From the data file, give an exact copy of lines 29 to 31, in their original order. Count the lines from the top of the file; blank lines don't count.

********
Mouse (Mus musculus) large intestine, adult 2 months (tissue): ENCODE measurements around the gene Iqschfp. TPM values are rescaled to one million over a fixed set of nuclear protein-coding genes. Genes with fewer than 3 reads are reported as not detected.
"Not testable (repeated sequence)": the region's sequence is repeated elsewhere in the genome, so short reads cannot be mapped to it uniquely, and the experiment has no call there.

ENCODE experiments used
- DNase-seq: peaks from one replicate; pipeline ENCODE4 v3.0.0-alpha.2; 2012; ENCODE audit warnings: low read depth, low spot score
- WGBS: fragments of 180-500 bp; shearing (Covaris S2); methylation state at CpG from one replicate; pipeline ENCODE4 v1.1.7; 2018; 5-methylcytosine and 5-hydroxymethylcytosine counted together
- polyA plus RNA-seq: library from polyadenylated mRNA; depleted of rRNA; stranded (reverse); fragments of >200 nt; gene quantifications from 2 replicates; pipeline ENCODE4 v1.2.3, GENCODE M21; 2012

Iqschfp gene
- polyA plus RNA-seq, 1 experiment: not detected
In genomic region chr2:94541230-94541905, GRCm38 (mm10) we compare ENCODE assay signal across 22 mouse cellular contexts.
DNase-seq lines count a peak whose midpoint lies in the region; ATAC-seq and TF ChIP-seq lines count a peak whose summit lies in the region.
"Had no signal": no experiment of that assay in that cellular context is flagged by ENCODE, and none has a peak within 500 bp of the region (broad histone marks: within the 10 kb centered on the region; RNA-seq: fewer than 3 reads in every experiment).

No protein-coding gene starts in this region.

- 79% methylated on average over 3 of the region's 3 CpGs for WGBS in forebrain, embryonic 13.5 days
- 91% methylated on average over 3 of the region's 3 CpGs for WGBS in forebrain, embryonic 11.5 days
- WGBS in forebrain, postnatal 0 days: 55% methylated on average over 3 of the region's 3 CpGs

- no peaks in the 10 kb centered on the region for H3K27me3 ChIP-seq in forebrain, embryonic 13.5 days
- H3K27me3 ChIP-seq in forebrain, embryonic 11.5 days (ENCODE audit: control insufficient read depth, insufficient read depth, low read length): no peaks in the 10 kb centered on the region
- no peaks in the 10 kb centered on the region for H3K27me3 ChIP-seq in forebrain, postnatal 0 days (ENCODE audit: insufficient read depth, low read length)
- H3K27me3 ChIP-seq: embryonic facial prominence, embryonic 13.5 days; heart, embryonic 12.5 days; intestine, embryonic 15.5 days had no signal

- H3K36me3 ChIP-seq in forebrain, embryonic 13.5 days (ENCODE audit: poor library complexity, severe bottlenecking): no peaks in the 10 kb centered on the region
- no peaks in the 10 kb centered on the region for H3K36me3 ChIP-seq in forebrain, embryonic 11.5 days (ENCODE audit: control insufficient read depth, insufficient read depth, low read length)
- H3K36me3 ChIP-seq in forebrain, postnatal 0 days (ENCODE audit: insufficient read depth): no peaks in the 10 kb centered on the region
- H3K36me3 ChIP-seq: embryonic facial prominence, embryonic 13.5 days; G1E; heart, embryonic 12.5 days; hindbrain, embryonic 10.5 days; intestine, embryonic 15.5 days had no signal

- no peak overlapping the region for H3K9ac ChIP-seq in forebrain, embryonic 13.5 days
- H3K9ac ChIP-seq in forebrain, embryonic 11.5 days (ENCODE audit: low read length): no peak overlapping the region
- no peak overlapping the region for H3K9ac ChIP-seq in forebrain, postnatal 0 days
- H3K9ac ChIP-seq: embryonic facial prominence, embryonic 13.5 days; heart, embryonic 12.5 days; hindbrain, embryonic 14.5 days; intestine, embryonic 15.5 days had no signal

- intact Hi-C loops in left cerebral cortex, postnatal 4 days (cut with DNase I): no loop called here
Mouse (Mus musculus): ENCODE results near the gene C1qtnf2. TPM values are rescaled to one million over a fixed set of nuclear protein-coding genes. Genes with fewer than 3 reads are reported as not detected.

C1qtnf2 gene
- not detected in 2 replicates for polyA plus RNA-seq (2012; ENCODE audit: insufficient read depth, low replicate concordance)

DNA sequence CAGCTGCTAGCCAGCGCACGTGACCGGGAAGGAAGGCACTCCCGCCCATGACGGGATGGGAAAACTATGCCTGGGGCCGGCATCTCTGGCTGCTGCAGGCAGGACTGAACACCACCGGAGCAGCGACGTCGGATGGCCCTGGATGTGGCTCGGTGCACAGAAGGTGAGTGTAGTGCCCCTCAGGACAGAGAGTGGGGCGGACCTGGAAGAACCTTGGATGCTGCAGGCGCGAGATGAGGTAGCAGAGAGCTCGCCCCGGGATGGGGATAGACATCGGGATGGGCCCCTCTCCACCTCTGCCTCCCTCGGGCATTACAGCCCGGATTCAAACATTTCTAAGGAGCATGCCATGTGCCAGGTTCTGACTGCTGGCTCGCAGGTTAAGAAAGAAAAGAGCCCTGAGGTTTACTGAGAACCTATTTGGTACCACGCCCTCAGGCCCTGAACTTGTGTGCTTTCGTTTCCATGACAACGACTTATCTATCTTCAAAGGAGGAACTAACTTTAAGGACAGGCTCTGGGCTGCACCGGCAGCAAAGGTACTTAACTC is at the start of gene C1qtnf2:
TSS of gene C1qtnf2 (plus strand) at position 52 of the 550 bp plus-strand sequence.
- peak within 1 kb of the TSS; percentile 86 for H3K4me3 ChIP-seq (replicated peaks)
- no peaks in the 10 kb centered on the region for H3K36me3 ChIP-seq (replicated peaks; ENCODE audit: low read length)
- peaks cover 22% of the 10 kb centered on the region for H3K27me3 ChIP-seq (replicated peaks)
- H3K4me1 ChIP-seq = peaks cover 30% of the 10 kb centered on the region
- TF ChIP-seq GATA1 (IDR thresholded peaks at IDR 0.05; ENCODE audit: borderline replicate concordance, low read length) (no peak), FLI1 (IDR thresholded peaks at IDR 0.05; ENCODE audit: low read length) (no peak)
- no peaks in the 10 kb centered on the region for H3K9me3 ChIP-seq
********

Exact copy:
Mouse (Mus musculus): ENCODE results near the gene C1qtnf2. TPM values are rescaled to one million over a fixed set of nuclear protein-coding genes. Genes with fewer than 3 reads are reported as not detected.

C1qtnf2 gene
- not detected in 2 replicates for polyA plus RNA-seq (2012; ENCODE audit: insufficient read depth, low replicate concordance)